George Munnik, the once-famous Parow Springbok athlete, is well-acquainted with long sprints.

His endurance endeavours on the sports field has since been mirrored by his long life – he turned 84 recently.
TygerBurger visited Munnik in his home to talk about sport and his life in general, but this turned out to be a futile exercise.
After all, how does one summarise a fascinating two-and-a-half hour interview in just 500 words?

He lived in Parow all his life, so one could really write a book on how things have changed.
Then he represented South Africa in various athletic competitions and each one of these is a story on its own.
So, when faced with such an impossible task, the last thing one should do is waste space by writing a sentence such as this…
Munnik, who was born in 1928, says: “I had six brothers and three sisters, and all the boys were good at some kind of sport.”

Back in 1928 Parow was “pretty raw” admits Munnik, but everyone knew everyone.
“People were much friendlier back then,” he says while looking off into the distance.
“We had a large piece of property at 146 Fairfield Road. We were always self-sufficient, so we had a garden and a couple of cows. My mother baked three loaves of bread every day for the kids,” he continues.

His father was a blacksmith at the railway works, which was where most of the people worked back then.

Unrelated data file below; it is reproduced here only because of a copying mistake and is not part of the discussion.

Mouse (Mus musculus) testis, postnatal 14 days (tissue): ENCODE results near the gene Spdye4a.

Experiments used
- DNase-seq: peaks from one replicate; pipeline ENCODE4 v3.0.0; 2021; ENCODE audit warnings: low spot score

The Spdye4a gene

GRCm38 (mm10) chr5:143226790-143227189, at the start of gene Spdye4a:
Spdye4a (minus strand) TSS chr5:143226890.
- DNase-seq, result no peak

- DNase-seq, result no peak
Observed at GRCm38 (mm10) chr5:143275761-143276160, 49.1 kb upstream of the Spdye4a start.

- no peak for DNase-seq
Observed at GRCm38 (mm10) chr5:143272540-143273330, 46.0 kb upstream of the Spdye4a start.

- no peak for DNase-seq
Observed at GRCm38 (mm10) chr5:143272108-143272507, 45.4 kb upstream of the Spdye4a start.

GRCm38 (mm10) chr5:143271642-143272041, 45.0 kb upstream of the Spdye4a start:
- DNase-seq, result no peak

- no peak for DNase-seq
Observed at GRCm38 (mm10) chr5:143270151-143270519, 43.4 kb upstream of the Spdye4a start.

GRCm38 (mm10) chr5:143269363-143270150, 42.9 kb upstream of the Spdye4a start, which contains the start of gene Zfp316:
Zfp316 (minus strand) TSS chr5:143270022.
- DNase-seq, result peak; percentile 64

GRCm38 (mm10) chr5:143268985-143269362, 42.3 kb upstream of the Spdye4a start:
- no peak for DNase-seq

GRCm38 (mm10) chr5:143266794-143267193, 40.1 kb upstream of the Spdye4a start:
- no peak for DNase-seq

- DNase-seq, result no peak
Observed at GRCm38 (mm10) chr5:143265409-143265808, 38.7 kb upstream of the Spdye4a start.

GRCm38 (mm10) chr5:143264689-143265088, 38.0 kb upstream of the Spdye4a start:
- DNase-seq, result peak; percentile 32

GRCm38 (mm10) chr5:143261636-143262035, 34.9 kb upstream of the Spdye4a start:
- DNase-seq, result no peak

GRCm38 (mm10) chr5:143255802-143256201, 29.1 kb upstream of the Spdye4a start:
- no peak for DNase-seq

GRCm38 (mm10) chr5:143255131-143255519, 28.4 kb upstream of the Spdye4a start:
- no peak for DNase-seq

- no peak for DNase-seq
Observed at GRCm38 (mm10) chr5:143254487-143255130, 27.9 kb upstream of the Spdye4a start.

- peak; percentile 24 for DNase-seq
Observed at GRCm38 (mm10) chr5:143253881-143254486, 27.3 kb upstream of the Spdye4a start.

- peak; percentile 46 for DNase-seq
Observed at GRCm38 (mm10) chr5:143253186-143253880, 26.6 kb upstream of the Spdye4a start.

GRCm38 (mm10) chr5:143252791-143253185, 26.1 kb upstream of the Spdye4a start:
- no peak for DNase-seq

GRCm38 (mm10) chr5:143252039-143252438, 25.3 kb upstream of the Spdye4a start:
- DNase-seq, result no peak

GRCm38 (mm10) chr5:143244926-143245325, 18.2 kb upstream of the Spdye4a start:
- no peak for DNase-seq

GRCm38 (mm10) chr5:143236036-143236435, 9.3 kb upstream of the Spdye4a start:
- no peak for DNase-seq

Munnik himself had a long stint in the railway industry, but sport was always close to his heart.
He ran the “half mile” (now 800 metres) and the “mile”, representing Western Province at many athletic meetings and specifically South African championships, where he set numerous records for the distances.
In the early 1950s he represented South Africa in what has become known as the “three tests”, where he beat the mighty Americans.

“From my school days I was keen on sports. I went to Parow Preparatory, then Parow Primary and then Parow High School. I always took part in sports. You mostly did a hundred yards, two hundred yards, long jump, high jump and so on. But the half mile was my event. I concentrated on that when I went to high school.”
He left school in the then Standard 8 and worked as an apprentice at the railway works.
He then became assistant foreman at the biggest railway workshop in the country – Salt River – and finally a bonus work inspector.

It is, however, his achievements in the Springbok jersey that defined him.
“In 1950 I ran for South Africa and my last championship was in about 1955. An American team came out to South Africa in 1950 and at that stage I was the country’s half-mile champion for two years. Their half-miler was a chap with the name Don Jacobs, who was fourth in the American championships. Their one mile champion was a guy with a surname of Hart.
“I wasn’t picked for the first test. I have a suspicion that the selector didn’t like me. I beat everyone who was picked originally. I told this selector that he must never give me the opportunity to run against those who were picked, because I’ll make you look terribly bad!’”

South Africa lost in the two events in the first test and then Munnik was finally picked for the second and the third.
It almost goes without saying that he excelled in these and walked away with the gold.
Munnik’s anecdotes popped up regularly in the interview and some of these were absolutely fascinating.

The man is now well into his 80s, but if his crystal clear recollections of yesteryear, and his verve in telling these is anything to go by, then he will go on to live another 80 years!